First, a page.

Cloud Economics

Last updated: February 1, 2021

Two key features of cloud are 1) someone else owns and maintains the computing infrastructure and, 2) you only pay for the computing power and storage you use.

Cloud providers make use of economies of scale by providing access to shared infrastructure to many clients, this helps them offer a unit cost lower than most organizations can achieve when considering total cost of infrastructure ownership. Also, as a client this means organizations don’t have to purchase and maintain infrastructure capable of handling peak use or carry excess storage capacity, instead one can pay only for what is needed as it is needed.

Will moving to cloud save money?

Saving money by using cloud services is possible; however, this isn’t always the case and most often not the most significant benefit. Realizing savings requires effective selection of solution candidates, ongoing management, upfront investment and a mid- to long-term horizon for return on investment. 

How to make the economics work:

Right-sized Provisioning: Cost optimization requires purchasing an appropriate service level – inefficiency occurs when users either over-purchase services relative to their needs, or under-purchase and incur higher unit costs as they consume more than allowed in their service level agreement.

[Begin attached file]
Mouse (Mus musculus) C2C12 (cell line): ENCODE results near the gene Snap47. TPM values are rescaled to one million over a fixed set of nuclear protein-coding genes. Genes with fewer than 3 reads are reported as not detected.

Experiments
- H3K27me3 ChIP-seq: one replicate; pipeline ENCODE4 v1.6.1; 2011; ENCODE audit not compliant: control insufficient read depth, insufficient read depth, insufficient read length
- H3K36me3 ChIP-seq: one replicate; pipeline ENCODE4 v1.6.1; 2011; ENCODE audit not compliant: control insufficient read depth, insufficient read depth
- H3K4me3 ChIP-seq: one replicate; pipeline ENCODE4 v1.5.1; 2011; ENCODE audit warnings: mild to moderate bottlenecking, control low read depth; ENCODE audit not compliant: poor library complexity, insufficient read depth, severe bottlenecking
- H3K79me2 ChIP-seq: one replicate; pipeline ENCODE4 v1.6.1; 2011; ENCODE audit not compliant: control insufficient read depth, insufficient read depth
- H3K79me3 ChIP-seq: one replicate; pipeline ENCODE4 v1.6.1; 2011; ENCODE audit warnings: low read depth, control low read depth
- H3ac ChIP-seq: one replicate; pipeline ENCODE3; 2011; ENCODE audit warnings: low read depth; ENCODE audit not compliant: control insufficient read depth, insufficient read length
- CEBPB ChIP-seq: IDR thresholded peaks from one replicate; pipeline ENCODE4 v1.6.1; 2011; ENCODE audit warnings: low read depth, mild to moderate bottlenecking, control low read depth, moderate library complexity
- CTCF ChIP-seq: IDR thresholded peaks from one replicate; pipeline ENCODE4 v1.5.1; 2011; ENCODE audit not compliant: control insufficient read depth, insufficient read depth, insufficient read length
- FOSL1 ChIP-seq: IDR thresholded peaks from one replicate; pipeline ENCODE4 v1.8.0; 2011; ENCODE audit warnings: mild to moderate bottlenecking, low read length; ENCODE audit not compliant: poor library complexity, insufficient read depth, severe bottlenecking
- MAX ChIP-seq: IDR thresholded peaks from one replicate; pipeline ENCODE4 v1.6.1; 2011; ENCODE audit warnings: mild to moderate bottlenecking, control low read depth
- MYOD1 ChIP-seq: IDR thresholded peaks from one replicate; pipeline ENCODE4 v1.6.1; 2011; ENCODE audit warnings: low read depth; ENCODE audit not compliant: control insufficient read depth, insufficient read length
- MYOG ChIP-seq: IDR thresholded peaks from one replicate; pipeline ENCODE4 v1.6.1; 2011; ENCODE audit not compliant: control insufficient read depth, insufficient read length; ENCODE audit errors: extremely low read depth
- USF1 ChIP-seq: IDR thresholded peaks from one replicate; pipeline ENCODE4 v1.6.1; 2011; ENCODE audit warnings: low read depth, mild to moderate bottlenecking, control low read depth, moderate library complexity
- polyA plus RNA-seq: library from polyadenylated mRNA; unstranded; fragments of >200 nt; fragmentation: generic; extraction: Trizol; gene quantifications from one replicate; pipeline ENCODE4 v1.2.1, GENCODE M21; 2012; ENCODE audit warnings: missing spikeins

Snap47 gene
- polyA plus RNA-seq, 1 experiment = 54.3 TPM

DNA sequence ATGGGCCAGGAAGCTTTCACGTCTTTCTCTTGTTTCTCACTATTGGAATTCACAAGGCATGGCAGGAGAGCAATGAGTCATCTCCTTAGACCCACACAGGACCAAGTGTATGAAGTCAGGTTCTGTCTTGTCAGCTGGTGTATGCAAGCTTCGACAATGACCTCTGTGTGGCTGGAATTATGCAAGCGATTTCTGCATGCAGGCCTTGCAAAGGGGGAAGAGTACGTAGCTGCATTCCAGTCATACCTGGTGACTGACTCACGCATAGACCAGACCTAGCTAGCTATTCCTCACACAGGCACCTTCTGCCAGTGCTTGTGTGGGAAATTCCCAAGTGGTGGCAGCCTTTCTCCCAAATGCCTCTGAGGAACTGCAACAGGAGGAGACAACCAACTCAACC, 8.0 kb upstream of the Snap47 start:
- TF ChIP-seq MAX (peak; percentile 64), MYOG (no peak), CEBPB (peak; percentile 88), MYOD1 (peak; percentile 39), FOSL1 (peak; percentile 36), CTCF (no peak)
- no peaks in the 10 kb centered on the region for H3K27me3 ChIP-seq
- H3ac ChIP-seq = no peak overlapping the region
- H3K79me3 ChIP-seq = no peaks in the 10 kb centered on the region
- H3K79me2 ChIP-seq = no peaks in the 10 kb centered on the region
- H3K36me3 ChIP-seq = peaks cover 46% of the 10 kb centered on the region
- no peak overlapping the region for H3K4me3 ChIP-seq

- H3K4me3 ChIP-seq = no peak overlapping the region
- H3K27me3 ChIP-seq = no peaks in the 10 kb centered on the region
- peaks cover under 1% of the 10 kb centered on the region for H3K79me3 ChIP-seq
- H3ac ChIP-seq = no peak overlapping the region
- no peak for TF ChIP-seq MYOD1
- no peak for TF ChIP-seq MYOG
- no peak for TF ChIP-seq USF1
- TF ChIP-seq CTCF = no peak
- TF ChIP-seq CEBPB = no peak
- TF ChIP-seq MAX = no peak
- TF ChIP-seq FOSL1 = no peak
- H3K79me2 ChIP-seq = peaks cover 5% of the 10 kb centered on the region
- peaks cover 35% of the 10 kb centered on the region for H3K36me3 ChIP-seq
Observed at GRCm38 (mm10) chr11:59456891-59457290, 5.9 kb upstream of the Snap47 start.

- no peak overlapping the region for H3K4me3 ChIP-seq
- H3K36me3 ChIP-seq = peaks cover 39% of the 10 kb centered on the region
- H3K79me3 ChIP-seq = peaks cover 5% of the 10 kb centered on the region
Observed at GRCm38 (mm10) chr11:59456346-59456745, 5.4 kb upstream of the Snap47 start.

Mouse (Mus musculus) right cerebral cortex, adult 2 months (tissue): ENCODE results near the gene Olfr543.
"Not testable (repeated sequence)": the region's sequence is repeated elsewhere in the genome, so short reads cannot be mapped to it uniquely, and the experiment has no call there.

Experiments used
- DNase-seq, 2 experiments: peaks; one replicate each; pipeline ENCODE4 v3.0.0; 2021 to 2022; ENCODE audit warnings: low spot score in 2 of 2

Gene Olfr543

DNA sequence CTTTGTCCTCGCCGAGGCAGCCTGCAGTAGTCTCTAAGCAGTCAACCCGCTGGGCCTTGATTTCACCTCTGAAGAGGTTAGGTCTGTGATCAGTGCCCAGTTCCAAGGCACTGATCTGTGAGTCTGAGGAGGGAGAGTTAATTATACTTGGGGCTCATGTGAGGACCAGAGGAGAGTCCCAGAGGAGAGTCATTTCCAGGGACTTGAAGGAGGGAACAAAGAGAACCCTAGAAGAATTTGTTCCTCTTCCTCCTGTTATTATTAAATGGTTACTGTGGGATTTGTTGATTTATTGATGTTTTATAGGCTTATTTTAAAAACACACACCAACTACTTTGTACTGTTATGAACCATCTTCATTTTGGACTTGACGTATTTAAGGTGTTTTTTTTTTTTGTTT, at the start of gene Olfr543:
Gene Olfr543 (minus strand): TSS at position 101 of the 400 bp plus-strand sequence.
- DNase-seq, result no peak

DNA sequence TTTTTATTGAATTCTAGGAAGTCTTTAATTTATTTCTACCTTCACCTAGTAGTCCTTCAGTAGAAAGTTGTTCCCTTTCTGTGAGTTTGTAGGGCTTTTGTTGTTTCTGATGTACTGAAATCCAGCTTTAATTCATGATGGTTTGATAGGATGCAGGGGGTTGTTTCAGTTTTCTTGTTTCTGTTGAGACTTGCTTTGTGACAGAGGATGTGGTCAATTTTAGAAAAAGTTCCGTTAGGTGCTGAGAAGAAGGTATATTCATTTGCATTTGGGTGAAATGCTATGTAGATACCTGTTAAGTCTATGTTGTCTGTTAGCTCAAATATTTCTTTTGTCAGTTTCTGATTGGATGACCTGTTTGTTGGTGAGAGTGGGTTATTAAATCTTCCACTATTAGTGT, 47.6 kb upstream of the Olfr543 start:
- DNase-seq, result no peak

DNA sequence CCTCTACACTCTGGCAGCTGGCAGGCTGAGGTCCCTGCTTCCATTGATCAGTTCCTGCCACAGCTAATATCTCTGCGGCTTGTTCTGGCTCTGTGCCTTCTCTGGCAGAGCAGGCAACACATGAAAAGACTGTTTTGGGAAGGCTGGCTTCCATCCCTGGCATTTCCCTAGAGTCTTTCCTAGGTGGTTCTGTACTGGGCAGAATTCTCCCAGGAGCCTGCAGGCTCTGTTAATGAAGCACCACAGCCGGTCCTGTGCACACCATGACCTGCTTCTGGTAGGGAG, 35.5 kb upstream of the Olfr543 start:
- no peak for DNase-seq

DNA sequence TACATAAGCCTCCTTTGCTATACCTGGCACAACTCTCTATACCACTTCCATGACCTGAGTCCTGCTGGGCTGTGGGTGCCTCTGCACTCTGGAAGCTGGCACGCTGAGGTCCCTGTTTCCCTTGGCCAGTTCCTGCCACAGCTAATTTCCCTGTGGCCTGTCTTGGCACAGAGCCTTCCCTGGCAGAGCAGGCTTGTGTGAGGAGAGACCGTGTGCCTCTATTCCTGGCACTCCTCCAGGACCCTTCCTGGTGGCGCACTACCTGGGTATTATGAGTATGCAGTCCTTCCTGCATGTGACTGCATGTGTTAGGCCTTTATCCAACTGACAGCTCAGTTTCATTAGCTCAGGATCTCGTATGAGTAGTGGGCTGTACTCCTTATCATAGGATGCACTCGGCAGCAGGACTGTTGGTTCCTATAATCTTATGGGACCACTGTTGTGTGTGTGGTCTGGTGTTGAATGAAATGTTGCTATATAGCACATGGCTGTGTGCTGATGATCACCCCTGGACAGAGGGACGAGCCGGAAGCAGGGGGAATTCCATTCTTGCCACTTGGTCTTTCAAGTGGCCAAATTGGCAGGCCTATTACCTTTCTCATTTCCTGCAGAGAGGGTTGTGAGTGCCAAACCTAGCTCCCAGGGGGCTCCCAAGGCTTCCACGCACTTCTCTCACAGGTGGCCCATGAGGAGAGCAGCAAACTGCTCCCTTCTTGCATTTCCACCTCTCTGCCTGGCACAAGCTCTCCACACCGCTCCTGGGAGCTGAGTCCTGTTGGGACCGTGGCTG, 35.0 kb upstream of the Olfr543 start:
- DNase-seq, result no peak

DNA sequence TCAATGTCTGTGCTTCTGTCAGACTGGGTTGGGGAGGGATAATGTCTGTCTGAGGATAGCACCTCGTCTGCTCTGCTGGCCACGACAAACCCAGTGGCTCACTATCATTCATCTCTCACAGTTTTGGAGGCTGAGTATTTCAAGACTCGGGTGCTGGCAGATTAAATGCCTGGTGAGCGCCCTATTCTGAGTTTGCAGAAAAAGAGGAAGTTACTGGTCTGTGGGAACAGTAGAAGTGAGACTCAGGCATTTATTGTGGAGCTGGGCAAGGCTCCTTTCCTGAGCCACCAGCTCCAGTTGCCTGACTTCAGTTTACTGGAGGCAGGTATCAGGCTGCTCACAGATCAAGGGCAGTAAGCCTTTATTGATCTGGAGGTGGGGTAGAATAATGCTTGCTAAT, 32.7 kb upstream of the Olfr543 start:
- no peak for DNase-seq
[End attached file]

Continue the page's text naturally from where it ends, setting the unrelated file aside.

Active Management: As multiple users can use on-demand compute and storage services, ongoing management is required to ensure individual users are right-sizing services and not leaving paid-for capacity unused.

Plan for Storage Access: Cloud storage prices change based on how often storage is accessed - this means users can either pay too much for by purchasing storage with easy access when not needed or incurring additional costs by exceeding access limits.

Prepare for Troubleshooting: Level of system visibility can be lower for cloud services than on premise hosting; be prepared for a higher resource requirement for troubleshooting.

Select Suitable Migration Candidates: Contracted resources are typically required to support migration; consider architecture and infrastructure needs/complexity – the more spent on migration the longer the time-to-ROI; further, if solutions use shared infrastructure, a reduction in footprint is not possible unless all connected solutions migrate.

Account for Ancillary Costs: IP addresses, domain resilience and data transfers into, out of and between servers, data backup requirements need to be considered when preparing budgets.

Build Capacity: Developing solutions using cloud and onboarding legacy solutions requires a specialized technical skill set; developing this capacity internally provides long-term financial benefits as it reduces reliance on contracted resources; however, this comes with a short- to mid-term opportunity cost related to time and training investment.